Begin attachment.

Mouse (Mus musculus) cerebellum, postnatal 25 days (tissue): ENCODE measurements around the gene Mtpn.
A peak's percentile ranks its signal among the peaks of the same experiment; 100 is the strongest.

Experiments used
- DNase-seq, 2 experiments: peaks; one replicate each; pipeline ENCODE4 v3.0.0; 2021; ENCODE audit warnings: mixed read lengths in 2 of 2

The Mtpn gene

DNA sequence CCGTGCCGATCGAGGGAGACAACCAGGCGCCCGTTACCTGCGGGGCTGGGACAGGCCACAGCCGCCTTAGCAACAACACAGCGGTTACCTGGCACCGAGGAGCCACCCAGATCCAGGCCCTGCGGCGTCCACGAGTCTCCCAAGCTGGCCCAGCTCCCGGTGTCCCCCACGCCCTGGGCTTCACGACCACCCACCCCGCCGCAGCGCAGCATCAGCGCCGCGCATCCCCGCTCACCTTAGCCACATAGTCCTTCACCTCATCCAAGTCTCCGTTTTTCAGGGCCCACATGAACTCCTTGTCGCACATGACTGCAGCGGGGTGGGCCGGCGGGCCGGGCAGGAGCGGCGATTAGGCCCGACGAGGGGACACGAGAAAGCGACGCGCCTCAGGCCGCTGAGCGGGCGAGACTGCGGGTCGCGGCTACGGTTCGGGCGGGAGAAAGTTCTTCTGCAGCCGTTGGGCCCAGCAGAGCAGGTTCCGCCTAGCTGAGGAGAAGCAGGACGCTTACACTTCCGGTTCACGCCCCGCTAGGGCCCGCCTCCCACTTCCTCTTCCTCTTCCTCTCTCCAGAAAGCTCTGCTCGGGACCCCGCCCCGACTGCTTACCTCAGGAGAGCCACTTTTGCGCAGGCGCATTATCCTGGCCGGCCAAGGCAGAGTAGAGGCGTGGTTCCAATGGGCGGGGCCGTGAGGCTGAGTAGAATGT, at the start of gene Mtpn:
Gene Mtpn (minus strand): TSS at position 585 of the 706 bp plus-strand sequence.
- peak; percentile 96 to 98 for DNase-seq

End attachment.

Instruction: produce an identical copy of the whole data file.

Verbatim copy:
Mouse (Mus musculus) cerebellum, postnatal 25 days (tissue): ENCODE measurements around the gene Mtpn.
A peak's percentile ranks its signal among the peaks of the same experiment; 100 is the strongest.

Experiments used
- DNase-seq, 2 experiments: peaks; one replicate each; pipeline ENCODE4 v3.0.0; 2021; ENCODE audit warnings: mixed read lengths in 2 of 2

The Mtpn gene

DNA sequence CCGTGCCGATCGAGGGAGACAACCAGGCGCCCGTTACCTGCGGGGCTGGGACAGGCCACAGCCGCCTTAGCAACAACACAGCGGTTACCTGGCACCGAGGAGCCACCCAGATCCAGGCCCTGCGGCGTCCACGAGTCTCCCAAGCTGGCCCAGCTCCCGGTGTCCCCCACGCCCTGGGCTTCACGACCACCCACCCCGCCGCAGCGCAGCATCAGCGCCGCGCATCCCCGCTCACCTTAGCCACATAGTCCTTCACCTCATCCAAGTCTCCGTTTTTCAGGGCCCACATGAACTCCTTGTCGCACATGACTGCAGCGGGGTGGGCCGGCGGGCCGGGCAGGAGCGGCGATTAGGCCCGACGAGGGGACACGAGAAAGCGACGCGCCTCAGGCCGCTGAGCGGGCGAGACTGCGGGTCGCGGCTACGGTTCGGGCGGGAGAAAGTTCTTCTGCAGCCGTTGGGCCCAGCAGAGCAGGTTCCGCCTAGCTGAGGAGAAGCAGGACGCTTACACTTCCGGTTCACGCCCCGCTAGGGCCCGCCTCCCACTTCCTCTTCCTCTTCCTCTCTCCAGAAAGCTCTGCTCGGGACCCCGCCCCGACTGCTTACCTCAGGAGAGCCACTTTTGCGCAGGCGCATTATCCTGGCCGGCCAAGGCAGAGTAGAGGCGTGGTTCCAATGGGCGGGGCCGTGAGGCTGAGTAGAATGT, at the start of gene Mtpn:
Gene Mtpn (minus strand): TSS at position 585 of the 706 bp plus-strand sequence.
- peak; percentile 96 to 98 for DNase-seq